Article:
This guest blog on healthy eating by dietitian Sharon Madigan, Head of Performance Nutrition at Sport Ireland Institute, urges you to see your breaks, lunch, exercise, hydration and regular eating habits all as part of improving your work performance. Enjoy these healthy working from home lunch tips and make small, easy changes.
For most of us the pandemic brought us our first experiences of working from home. No more making or prepping lunches or coffee shop stops. Everything was literally at our own fingertips and in our own kitchens. Most of us would have thought that was bliss pre-pandemic but as the weeks and months passed, there remains one question that was asked and I still fear and that is:
“What’s for lunch? What’s for dinner?”
Now we have settled into routines where we might have a hybrid model or some of us are spending the vast majority of our working week WFH. From a food and nutrition point of view this brings challenges for some, but this is a good opportunity to refocus on achieving some new habits which can have very positive impacts on our health in the short and long term.
The food environment has been shown to have a significant impact on the behaviours of many people and potentially lead to weight gain in the longer term, especially when people are dependent on eating foods prepared outside the home environment. When working outside the home we have easier access to foods that are higher in fats, salts and sugars and fall into the category of processed or ultra processed foods.
Why bother with healthy food?
Regular eating times and habits are crucial for concentration and mood. If we get hungry or go for long periods of time we can experience “hanger” which can spill over into meetings and our ability to work effectively.
It’s crucial that we take a lunch break. It’s very easy to slip from one Zoom to another. Be ruthless with your diary. Get up from the desk, take microbreaks and eat somewhere else.
You need to perform at work just like an athlete performs at competition. Therefore see your breaks, lunch, exercise, hydration and regular eating habits as part of improving your work performance, just like an athlete does. Think of your productivity when working from home.
We need to think about fuelling our brain the same way we do our body. Foods like leafy greens and berries have been shown to reduce the risk of brain health decline over the years. Remember frozen and fresh can be used. Add berries to your porridge in the morning or have a fruit salad at lunchtime or for a mid-afternoon snack. Frozen spinach and berries added to smoothies and veggies in soup are great lunch options.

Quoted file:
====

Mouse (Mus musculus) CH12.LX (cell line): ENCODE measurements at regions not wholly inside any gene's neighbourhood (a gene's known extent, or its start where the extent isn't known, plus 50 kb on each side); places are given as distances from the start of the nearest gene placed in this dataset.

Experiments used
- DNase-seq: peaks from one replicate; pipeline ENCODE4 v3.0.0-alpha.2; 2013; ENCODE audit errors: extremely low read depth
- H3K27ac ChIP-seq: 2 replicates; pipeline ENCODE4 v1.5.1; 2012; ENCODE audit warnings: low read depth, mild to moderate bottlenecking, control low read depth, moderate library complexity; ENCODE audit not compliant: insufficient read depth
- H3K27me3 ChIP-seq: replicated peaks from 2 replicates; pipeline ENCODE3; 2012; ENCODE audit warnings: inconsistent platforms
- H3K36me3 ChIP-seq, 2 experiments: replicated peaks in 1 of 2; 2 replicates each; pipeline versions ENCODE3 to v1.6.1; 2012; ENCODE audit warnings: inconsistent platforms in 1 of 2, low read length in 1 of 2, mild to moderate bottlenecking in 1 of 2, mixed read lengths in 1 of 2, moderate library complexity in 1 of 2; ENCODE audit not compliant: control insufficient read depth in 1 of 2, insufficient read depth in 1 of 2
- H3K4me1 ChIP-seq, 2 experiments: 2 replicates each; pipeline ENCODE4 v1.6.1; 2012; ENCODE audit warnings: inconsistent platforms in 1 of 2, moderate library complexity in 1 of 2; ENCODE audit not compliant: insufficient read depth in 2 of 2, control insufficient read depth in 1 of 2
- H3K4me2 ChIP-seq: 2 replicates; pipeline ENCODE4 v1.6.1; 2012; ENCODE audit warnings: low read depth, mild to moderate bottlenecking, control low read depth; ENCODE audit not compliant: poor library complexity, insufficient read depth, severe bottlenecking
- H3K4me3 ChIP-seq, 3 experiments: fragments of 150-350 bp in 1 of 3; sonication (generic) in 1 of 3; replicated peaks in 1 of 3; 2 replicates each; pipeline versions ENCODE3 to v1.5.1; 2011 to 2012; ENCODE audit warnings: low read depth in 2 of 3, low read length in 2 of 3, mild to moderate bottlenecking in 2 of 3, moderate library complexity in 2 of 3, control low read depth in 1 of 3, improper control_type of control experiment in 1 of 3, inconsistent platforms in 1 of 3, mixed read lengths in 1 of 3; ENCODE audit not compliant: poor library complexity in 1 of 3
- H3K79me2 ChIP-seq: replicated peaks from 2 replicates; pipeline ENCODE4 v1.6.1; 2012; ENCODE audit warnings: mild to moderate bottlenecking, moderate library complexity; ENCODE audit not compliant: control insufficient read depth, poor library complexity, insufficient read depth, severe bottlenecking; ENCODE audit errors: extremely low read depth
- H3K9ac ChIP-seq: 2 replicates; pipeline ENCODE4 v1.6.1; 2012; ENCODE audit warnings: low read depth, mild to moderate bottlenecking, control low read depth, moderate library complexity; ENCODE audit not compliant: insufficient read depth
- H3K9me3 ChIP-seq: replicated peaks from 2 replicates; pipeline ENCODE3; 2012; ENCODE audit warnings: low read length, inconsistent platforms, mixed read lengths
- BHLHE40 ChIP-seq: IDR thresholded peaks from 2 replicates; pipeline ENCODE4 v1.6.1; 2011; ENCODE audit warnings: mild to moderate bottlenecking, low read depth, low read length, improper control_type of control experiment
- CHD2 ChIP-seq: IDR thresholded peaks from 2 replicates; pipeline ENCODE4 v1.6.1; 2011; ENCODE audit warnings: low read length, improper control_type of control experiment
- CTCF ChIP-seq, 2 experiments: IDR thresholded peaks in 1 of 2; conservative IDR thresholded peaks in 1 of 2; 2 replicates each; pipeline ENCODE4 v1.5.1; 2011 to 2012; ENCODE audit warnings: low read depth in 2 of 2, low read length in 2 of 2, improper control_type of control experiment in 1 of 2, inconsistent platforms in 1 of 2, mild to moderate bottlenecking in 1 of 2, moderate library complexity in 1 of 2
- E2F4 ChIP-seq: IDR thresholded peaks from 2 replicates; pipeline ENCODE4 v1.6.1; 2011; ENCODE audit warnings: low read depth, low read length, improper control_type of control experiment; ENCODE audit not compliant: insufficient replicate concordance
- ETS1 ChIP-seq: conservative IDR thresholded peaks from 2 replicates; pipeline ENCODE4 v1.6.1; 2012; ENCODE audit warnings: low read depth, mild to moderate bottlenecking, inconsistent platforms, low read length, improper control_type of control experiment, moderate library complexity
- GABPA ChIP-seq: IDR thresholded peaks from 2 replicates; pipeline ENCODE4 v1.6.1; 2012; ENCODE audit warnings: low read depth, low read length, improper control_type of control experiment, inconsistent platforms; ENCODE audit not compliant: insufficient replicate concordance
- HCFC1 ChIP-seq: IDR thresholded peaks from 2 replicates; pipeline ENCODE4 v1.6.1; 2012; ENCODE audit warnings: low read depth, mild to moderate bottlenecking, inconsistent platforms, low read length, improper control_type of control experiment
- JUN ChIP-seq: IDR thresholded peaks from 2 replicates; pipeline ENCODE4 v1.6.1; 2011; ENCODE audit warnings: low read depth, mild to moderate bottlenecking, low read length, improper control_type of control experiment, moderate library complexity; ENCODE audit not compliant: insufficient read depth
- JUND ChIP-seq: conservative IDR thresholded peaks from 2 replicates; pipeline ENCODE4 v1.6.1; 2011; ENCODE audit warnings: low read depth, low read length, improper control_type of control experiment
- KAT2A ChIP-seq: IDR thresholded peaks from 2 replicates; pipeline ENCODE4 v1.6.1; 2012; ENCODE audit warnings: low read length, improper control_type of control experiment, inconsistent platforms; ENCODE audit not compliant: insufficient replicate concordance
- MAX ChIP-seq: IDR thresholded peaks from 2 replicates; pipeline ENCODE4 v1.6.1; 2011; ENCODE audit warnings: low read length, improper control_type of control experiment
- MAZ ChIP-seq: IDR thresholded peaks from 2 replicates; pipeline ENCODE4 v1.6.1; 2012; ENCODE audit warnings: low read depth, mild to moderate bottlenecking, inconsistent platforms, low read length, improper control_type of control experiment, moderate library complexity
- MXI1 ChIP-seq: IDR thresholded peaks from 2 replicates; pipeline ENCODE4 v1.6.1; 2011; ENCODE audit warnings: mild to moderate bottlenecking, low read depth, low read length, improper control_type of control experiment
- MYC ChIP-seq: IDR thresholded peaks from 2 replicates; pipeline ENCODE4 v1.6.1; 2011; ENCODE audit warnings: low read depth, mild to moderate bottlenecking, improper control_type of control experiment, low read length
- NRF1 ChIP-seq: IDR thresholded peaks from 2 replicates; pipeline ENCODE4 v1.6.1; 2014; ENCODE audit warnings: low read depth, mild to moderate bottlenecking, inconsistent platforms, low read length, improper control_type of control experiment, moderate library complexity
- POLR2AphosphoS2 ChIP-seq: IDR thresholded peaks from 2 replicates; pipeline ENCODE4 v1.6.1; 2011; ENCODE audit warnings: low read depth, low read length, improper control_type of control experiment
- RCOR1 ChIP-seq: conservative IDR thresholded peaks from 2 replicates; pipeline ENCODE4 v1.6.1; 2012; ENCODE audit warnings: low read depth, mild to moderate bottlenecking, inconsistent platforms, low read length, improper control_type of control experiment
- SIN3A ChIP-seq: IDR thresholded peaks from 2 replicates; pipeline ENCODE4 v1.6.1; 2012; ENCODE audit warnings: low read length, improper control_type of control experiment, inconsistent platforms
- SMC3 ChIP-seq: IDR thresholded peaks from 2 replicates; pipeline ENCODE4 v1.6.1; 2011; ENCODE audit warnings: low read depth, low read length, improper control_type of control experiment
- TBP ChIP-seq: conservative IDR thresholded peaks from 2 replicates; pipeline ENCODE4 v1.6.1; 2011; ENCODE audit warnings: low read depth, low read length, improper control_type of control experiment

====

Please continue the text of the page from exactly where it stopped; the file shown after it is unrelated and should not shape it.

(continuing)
The MIND diet has been shown to help with brain health. It comprises of berries, green veg, nuts, seeds, grains, fish and poultry. Remember it’s the sum of all the parts rather than individual foods that are key. So variety across the week is essential.
For example, be adventurous with your salads. Green leaves, pomegranate seeds (again they are available frozen which is great to save waste), feta cheese, tomatoes and sprinkled with some crushed mixed nuts. I like to toast the nuts first to add some flavour.
A Spanish Omelette is a great way to use up some boiled potatoes from the previous evening meal. Add some frozen spinach along with peppers, onions, mushrooms and tomatoes with your eggs. Or to be honest it is really what you have in the fridge! Broccoli stems and goat’s cheese are also great additions.
Plan ahead. One pot meals are great and are easy to freeze and reheat at lunch time. Batch cooking at the weekends reduces time during the week and reduces the reliance on sandwiches that can get boring after a while. Soups are a great plan ahead meal and is a great way to add to the variety and colour. They freeze well in bags which takes up less space in the freezer.
Are you struggling with afternoon slumps? It’s crucial to ensure that you’re getting enough exercise. Make time for some short walks or some stretches over lunchtime no matter the weather. Try having a much bigger breakfast followed by a lighter lunch focusing on higher fibre carbohydrate choices.
We may not want to eat at home all the time but this offers us a great opportunity to prep meals from basics, reduce the amount of salt being used and have more control of what we are consuming. As costs of foods increase this is also a great opportunity to reduce costs of our shopping bills and reduce the amount of food that goes to waste.
The key thing to remember is that all habits take a little bit of time to bed in and don’t worry if you have a couple of bumps in the road. Most of us try and make too many changes all at once. The key to success is small changes that you can stick with.
About Sharon Madigan PhD MSc RD SENr FFSEM
Sharon Madigan is founder of www.livewell365.co.uk and Head of Performance Nutrition at Sport Ireland Institute. She has also significant experience as a clinical dietitian for over 25 years in various roles in the NHS and is currently working in respiratory medicine. She has a PhD in Nutrition Education.
She has worked across team sports, individual sports, weight category sports and has supported a number of Olympic medallists and world champions. She has delivered nutrition support to athletes over five Olympic cycles (Athens, Beijing, London, Rio, Tokyo). She is involved in a number of research projects and is Professor in Nutrition at the University of Limerick.
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